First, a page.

7 responses

  1. Steve in Hungary
    April 24, 2012

    A couple of interesting charts published. The first one shows flat since about 2003/4 with occasional upticks. The second one is even more revealing. Saudi production. In spite of the ongoing high price of oil where, just where on that chart is the twelve and a half million barrels a day that the Saudis have long bragged about? Nowhere that I see

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  2. Sam Powrie
    April 24, 2012

    Hi James, I reckon you are missing the point mate. ‘New discoveries’ are not the same as ‘new production’. We need to take care not to conflate the two. But more importantly, nearly all of the ‘new’ oil being discovered and possibly going into production will be unconventional oil. We have little experience of the EROI issues with such resources. Who knows how this will pan out. Modeling suggests that if EROI gets below around 8:1 or 6:1 (I’ve seen both ratios quoted) then any such new production will be pointless because it will not add benefit to our economies! I understand that the initial longer term modeling of shale oil (for instance) is already suggesting the EROI is way below 8:1. In my own thinking, unconventional oil is just part of the overall peak oil scenario. The only oil production that really matters is of global conventional oil and that very clearly ‘rolled over’ in 2005. I see zero evidence to show this is not the case.
    Sam P.

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  3. Sandra Cass
    April 25, 2012

    Nice try to ignore the obvious but the concerns about crude oil peaking have never been about the “noise” – meaning the exact month some peak has hit. Concerns about global oil production are over the reality that when global oil production can no longer keep up with rising demand oil will continually rise in price. That clearly happened several years ago when production slowed and then essentially flattened. Back up a little from your graphs and notice that after 150 years of steady growth in oil production the global industry now is no longer growing.

    That is why the Brent price was $13 in 1998, $55 in 2005, and $111 in 2011. Now it is about $118. Your little peakie in 2011 is not helping.

    The economy is rate limited to energy input and oil is the master energy input. Every economy in the world is praying for a return to 4-5% growth. The DATA is not supporting that hope.

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  4. Asa Dye
    April 25, 2012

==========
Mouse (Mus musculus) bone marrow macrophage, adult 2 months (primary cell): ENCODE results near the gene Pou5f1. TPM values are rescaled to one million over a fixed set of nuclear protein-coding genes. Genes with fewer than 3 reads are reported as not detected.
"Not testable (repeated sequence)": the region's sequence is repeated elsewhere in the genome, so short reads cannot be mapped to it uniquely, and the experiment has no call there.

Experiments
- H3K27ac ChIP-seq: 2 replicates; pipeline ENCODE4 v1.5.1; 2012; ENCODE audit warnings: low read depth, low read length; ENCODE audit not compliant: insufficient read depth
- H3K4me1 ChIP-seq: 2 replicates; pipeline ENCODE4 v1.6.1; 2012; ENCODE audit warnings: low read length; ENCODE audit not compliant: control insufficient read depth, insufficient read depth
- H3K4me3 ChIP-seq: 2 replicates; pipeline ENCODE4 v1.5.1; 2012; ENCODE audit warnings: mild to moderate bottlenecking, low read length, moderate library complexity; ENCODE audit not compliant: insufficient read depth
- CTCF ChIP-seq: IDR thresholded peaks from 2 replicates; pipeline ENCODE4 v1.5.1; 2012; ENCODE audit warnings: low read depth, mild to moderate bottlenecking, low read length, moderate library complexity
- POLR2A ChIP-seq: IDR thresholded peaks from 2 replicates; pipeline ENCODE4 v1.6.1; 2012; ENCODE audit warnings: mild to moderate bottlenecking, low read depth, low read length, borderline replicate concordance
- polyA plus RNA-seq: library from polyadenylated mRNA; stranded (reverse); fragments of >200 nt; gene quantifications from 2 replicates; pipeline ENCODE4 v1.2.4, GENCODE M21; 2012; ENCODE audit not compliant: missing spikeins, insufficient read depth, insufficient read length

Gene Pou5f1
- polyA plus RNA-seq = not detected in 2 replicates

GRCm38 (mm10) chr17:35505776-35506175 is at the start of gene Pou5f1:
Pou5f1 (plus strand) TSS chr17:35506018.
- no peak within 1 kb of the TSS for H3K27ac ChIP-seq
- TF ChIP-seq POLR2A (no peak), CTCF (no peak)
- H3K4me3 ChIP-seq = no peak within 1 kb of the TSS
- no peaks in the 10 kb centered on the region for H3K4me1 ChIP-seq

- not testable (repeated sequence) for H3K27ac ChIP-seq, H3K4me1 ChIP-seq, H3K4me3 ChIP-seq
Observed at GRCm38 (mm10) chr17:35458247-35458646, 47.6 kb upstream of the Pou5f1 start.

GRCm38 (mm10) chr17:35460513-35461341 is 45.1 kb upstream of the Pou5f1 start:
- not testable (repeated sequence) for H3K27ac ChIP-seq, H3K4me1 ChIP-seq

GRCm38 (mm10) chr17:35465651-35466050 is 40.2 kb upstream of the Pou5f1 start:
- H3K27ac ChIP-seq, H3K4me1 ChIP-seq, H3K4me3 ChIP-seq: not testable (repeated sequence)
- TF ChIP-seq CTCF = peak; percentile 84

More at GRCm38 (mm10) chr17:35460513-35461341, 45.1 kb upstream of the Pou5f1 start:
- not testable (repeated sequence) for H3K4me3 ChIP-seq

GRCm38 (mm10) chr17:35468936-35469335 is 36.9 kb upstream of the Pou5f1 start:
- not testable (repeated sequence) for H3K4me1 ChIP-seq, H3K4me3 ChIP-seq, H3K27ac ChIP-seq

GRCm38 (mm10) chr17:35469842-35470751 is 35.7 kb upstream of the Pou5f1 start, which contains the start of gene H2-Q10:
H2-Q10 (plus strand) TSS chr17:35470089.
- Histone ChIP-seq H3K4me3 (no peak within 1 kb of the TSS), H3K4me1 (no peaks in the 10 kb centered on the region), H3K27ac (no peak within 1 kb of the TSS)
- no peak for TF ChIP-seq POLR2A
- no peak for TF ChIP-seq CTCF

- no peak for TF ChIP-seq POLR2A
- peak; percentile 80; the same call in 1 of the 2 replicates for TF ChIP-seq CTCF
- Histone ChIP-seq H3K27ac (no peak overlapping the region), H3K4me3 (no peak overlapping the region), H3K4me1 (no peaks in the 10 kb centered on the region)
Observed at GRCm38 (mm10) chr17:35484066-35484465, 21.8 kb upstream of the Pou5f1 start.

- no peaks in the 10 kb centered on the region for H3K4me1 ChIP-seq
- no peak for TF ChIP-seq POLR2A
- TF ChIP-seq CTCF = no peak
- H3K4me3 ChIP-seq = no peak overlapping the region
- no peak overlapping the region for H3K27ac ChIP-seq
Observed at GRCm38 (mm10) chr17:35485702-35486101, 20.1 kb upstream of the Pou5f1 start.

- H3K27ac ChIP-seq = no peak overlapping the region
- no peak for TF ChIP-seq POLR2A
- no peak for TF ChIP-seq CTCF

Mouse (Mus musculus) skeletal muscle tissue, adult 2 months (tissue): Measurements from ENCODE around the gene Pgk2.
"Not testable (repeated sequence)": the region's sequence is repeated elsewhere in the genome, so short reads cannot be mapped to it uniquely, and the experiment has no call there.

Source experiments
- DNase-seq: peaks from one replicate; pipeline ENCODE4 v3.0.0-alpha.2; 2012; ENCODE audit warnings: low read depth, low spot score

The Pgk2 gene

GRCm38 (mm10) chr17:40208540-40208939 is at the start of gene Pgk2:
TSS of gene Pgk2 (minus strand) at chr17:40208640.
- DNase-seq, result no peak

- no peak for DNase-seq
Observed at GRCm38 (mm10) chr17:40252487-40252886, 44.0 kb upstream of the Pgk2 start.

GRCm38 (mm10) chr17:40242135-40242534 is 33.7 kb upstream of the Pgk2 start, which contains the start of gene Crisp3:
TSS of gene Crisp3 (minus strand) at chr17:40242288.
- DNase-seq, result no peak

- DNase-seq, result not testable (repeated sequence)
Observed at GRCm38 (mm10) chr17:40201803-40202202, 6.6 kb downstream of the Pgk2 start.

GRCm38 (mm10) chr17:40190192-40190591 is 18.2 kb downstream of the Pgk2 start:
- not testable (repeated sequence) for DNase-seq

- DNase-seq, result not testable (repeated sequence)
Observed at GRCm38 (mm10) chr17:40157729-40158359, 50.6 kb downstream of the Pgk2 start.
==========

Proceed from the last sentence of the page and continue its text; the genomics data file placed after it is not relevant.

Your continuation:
Thanks for the article. Your work here is quite a bit more objective and less breathless than the majority of what passes for energy journalism lately. Perhaps one more chart showing price would help readers understand how we’ve been able to avoid coming off the peak. All we need to do is tolerate increasing prices that allow our expensive extraction technology to be profitable and it’s all good. Imagine all the oil we could extract at $180/bbl. Hell, for $300/bbl we could afford to peel half of Canada for the tar sands and keep production steady for another decade.

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  5. Doug T.
    April 27, 2012

    First of all, peak oil has nothing to do with “running short”. Rather, it is when we reach the peak, hence the use of the word “peak”. The price of oil has quadrupled over the last decade, roughly in each 5 year period. The first doubling, as noted on your first chart, pulled ~10% more oil supply into the marketplace. The second doubling of price has resulted in ~1% more oil supply. How you find comfort in this, and not alarm, from the data you present here, is beyond me.

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  6. faraway
    April 29, 2012

    Peak CHEAP oil is the issue. There will always be oil at some price.
    At what price can business as usual continue or be slowed or even halted?
    And price has to do with no only demand and supply but also EROI. How much does it cost (in energy, not money) to extract equivalent amounts of energy?

    Even at 2:1 someone can still make a profit extracting oil and selling it to someone. But most people are not going to be able to afford it at that EROI.

    Reply

  7. Dan Brown
    April 30, 2012

    Production is a factor, but so is pricing. The higher production is being sustained by increased prices.

    This is how markets work, but the problem with oil is that high prices are the problem, economically speaking, not any impending decline in production.

    Reply

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